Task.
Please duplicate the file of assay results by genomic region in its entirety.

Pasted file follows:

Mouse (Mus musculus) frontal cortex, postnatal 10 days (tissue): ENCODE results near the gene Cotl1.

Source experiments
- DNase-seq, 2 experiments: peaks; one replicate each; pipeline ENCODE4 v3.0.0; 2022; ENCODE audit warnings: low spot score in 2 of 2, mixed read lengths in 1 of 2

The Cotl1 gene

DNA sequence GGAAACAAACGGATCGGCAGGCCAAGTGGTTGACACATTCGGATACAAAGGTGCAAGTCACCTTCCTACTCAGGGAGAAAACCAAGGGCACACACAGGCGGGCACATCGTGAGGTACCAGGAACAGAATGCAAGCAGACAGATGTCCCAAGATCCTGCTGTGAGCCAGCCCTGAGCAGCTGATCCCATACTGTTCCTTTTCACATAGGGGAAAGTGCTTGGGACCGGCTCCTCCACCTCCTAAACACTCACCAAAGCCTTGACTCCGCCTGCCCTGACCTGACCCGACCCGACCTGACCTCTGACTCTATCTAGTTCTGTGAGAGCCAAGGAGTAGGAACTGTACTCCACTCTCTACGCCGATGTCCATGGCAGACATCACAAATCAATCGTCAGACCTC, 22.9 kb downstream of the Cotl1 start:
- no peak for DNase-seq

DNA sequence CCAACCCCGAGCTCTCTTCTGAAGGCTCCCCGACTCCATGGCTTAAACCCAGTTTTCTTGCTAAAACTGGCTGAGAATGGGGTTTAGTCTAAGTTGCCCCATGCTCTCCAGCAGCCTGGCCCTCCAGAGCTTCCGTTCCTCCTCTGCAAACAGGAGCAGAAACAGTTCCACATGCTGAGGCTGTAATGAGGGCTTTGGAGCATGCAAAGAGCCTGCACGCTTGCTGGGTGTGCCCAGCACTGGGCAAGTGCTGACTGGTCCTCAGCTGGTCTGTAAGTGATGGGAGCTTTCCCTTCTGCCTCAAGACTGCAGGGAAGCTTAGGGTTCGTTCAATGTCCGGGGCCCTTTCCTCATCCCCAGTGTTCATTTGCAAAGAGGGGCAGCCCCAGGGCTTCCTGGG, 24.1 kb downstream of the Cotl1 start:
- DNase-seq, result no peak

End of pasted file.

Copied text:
Mouse (Mus musculus) frontal cortex, postnatal 10 days (tissue): ENCODE results near the gene Cotl1.

Source experiments
- DNase-seq, 2 experiments: peaks; one replicate each; pipeline ENCODE4 v3.0.0; 2022; ENCODE audit warnings: low spot score in 2 of 2, mixed read lengths in 1 of 2

The Cotl1 gene

DNA sequence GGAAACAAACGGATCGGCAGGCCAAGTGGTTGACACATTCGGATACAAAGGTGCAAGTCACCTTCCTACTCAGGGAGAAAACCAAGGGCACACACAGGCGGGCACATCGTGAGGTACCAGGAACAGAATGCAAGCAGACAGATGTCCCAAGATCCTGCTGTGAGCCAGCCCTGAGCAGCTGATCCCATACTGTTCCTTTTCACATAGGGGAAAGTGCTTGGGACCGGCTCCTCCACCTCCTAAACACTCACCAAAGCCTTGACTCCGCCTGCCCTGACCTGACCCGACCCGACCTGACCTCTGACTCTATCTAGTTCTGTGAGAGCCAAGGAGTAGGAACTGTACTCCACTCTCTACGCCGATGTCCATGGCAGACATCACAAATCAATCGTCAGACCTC, 22.9 kb downstream of the Cotl1 start:
- no peak for DNase-seq

DNA sequence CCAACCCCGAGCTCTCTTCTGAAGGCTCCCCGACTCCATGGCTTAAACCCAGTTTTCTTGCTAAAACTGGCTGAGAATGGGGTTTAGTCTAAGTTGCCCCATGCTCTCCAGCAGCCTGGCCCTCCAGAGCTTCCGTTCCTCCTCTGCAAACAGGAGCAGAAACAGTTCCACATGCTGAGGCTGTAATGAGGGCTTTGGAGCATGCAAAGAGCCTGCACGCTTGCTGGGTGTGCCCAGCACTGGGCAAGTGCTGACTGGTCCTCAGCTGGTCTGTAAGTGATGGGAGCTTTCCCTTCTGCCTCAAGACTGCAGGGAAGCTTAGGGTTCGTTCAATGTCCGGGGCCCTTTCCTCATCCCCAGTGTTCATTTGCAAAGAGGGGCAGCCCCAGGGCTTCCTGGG, 24.1 kb downstream of the Cotl1 start:
- DNase-seq, result no peak